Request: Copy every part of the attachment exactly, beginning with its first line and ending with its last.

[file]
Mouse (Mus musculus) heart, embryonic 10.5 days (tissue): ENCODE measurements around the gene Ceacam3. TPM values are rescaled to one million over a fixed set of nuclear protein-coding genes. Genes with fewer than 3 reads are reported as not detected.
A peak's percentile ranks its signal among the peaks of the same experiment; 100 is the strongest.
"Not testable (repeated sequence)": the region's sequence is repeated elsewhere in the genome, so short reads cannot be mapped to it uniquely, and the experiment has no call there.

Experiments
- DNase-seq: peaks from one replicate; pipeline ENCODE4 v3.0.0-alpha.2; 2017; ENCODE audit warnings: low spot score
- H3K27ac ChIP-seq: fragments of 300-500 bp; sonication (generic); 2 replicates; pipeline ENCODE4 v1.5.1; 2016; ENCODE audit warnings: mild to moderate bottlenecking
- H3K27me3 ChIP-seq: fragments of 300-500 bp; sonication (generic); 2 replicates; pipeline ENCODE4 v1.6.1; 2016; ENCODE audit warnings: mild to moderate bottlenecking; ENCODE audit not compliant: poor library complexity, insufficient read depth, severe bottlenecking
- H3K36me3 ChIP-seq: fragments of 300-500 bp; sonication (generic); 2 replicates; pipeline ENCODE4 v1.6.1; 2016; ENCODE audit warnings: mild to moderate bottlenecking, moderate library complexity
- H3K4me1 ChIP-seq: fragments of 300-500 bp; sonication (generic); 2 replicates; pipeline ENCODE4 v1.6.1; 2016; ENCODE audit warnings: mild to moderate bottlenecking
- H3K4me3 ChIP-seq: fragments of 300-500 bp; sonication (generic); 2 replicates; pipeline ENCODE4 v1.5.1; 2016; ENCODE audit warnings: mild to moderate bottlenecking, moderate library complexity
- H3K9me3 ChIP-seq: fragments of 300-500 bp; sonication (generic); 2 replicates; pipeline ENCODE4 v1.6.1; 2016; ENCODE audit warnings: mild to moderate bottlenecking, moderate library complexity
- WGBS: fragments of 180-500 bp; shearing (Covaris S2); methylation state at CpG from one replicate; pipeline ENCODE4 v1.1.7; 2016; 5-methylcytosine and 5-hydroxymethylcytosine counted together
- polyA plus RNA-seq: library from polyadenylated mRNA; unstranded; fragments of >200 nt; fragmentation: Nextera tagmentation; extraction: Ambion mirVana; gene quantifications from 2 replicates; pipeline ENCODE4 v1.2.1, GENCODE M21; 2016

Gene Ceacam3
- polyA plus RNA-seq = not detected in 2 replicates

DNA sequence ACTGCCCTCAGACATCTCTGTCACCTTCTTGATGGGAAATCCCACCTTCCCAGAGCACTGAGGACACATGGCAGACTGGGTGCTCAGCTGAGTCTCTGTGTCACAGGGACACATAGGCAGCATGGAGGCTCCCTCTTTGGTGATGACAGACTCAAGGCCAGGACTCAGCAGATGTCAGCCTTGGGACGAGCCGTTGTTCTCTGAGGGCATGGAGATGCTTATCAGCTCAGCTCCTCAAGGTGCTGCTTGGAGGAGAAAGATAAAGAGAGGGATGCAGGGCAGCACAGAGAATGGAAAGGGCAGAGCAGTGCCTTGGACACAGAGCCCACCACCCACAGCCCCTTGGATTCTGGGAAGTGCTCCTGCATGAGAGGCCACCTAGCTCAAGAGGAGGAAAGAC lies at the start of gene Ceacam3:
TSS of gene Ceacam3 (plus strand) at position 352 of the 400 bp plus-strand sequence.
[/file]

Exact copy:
Mouse (Mus musculus) heart, embryonic 10.5 days (tissue): ENCODE measurements around the gene Ceacam3. TPM values are rescaled to one million over a fixed set of nuclear protein-coding genes. Genes with fewer than 3 reads are reported as not detected.
A peak's percentile ranks its signal among the peaks of the same experiment; 100 is the strongest.
"Not testable (repeated sequence)": the region's sequence is repeated elsewhere in the genome, so short reads cannot be mapped to it uniquely, and the experiment has no call there.

Experiments
- DNase-seq: peaks from one replicate; pipeline ENCODE4 v3.0.0-alpha.2; 2017; ENCODE audit warnings: low spot score
- H3K27ac ChIP-seq: fragments of 300-500 bp; sonication (generic); 2 replicates; pipeline ENCODE4 v1.5.1; 2016; ENCODE audit warnings: mild to moderate bottlenecking
- H3K27me3 ChIP-seq: fragments of 300-500 bp; sonication (generic); 2 replicates; pipeline ENCODE4 v1.6.1; 2016; ENCODE audit warnings: mild to moderate bottlenecking; ENCODE audit not compliant: poor library complexity, insufficient read depth, severe bottlenecking
- H3K36me3 ChIP-seq: fragments of 300-500 bp; sonication (generic); 2 replicates; pipeline ENCODE4 v1.6.1; 2016; ENCODE audit warnings: mild to moderate bottlenecking, moderate library complexity
- H3K4me1 ChIP-seq: fragments of 300-500 bp; sonication (generic); 2 replicates; pipeline ENCODE4 v1.6.1; 2016; ENCODE audit warnings: mild to moderate bottlenecking
- H3K4me3 ChIP-seq: fragments of 300-500 bp; sonication (generic); 2 replicates; pipeline ENCODE4 v1.5.1; 2016; ENCODE audit warnings: mild to moderate bottlenecking, moderate library complexity
- H3K9me3 ChIP-seq: fragments of 300-500 bp; sonication (generic); 2 replicates; pipeline ENCODE4 v1.6.1; 2016; ENCODE audit warnings: mild to moderate bottlenecking, moderate library complexity
- WGBS: fragments of 180-500 bp; shearing (Covaris S2); methylation state at CpG from one replicate; pipeline ENCODE4 v1.1.7; 2016; 5-methylcytosine and 5-hydroxymethylcytosine counted together
- polyA plus RNA-seq: library from polyadenylated mRNA; unstranded; fragments of >200 nt; fragmentation: Nextera tagmentation; extraction: Ambion mirVana; gene quantifications from 2 replicates; pipeline ENCODE4 v1.2.1, GENCODE M21; 2016

Gene Ceacam3
- polyA plus RNA-seq = not detected in 2 replicates

DNA sequence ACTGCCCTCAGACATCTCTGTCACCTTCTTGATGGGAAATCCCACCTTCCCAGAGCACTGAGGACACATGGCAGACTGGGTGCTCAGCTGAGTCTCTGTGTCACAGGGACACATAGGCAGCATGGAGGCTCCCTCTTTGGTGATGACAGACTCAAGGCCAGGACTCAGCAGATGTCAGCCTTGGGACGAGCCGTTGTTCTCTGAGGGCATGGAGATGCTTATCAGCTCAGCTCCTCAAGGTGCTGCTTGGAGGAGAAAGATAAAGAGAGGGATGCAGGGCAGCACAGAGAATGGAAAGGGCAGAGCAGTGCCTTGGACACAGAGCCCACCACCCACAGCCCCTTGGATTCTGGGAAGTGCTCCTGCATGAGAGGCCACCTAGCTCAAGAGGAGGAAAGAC lies at the start of gene Ceacam3:
TSS of gene Ceacam3 (plus strand) at position 352 of the 400 bp plus-strand sequence.